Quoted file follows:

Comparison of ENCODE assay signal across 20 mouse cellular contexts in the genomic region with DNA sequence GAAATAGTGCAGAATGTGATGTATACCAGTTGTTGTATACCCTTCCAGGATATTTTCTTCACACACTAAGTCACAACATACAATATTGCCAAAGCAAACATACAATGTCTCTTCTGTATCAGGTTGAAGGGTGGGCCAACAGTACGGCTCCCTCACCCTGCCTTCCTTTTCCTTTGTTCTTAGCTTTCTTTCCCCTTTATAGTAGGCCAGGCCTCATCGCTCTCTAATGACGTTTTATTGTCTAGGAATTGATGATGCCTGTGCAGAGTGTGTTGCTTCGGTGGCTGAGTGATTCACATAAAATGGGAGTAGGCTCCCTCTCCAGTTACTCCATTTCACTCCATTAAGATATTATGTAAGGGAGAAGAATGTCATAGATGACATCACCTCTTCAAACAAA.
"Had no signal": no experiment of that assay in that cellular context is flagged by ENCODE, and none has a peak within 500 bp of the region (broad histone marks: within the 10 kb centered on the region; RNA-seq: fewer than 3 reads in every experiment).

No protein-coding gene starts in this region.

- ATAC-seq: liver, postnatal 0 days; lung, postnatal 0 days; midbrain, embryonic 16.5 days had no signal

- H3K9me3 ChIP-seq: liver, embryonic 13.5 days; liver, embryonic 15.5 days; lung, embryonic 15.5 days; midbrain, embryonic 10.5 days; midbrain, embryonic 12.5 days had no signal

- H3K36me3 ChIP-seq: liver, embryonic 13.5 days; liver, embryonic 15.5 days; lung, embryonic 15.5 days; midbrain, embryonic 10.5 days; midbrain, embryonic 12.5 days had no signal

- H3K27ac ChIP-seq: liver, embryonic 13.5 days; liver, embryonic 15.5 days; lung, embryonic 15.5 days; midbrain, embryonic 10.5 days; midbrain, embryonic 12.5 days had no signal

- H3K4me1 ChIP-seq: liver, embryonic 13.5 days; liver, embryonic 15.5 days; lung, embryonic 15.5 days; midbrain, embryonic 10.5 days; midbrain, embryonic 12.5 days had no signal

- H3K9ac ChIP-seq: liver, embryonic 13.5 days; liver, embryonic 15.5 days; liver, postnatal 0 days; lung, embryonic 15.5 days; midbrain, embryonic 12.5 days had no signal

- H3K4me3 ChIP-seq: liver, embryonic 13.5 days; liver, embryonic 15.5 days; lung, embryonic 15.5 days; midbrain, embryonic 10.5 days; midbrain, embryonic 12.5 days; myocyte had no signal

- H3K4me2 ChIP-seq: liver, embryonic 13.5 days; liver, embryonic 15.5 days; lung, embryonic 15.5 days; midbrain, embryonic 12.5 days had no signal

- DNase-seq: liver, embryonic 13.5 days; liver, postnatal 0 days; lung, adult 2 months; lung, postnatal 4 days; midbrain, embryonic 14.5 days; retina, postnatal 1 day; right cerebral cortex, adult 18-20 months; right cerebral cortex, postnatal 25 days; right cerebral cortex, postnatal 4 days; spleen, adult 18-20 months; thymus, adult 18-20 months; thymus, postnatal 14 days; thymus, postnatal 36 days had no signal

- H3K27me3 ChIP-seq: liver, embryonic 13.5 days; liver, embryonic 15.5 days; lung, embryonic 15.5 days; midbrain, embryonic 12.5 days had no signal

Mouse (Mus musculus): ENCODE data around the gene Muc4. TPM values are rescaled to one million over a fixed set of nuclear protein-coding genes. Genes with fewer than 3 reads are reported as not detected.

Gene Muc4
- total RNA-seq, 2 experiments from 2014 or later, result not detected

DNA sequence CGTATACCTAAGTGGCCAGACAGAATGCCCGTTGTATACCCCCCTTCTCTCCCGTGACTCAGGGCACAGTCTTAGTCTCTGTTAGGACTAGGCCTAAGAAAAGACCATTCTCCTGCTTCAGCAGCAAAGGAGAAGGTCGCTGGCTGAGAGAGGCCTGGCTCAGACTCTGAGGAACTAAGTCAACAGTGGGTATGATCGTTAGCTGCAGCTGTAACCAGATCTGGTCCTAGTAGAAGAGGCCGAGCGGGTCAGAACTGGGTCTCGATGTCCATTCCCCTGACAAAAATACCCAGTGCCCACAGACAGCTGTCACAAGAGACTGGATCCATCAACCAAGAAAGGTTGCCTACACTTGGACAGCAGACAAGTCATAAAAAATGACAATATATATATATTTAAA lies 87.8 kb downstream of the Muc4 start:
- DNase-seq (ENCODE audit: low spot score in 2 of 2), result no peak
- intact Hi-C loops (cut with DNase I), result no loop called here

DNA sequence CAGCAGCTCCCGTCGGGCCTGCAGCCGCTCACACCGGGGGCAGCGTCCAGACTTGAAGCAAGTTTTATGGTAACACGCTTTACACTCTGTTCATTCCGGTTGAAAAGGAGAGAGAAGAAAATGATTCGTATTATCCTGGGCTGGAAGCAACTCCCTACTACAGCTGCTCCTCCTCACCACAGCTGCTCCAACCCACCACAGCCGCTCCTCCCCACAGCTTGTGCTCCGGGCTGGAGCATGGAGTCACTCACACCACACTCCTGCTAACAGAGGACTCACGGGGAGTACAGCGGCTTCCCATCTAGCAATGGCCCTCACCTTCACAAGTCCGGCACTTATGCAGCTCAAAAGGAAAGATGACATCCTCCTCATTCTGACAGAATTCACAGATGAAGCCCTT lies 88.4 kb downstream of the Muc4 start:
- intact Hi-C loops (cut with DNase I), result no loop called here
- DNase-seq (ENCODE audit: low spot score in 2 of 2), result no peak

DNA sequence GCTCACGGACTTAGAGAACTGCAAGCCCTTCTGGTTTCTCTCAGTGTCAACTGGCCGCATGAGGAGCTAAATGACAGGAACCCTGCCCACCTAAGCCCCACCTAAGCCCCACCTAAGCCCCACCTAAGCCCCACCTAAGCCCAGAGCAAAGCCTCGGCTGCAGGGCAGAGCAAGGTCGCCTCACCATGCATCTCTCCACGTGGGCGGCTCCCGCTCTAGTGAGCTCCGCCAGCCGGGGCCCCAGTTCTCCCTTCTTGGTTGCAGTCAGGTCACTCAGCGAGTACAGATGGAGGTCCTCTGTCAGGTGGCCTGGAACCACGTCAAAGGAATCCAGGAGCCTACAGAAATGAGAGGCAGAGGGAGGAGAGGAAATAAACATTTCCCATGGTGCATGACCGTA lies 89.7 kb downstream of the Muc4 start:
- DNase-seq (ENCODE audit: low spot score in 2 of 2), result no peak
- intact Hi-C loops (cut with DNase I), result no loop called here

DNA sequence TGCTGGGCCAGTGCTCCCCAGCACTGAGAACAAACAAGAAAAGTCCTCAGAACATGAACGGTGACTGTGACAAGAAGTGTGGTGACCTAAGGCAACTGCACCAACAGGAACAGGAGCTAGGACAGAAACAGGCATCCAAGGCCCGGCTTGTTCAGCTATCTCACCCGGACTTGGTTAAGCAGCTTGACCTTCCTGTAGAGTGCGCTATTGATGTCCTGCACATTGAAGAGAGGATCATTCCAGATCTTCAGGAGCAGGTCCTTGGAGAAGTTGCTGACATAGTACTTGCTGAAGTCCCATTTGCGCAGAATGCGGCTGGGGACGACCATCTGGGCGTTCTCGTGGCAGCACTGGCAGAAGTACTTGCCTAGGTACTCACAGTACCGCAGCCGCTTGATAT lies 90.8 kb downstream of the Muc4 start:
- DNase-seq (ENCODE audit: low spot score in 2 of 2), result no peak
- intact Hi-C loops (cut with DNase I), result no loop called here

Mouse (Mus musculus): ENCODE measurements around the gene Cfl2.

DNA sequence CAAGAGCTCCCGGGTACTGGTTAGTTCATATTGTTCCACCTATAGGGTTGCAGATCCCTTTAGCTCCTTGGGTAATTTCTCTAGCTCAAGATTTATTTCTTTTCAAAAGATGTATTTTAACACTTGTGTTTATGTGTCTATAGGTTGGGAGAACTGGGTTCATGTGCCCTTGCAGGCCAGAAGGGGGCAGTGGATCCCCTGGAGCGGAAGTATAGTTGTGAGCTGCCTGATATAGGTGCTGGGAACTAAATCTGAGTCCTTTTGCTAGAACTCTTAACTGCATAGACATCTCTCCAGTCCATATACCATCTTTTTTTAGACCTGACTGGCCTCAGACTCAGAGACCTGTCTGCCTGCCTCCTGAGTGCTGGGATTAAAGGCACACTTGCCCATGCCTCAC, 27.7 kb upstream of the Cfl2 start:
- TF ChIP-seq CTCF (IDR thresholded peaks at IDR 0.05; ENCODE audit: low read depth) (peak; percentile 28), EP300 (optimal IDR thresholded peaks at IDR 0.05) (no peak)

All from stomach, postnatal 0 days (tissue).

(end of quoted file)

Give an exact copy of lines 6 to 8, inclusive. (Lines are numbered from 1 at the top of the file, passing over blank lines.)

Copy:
- H3K36me3 ChIP-seq: liver, embryonic 13.5 days; liver, embryonic 15.5 days; lung, embryonic 15.5 days; midbrain, embryonic 10.5 days; midbrain, embryonic 12.5 days had no signal

- H3K27ac ChIP-seq: liver, embryonic 13.5 days; liver, embryonic 15.5 days; lung, embryonic 15.5 days; midbrain, embryonic 10.5 days; midbrain, embryonic 12.5 days had no signal

- H3K4me1 ChIP-seq: liver, embryonic 13.5 days; liver, embryonic 15.5 days; lung, embryonic 15.5 days; midbrain, embryonic 10.5 days; midbrain, embryonic 12.5 days had no signal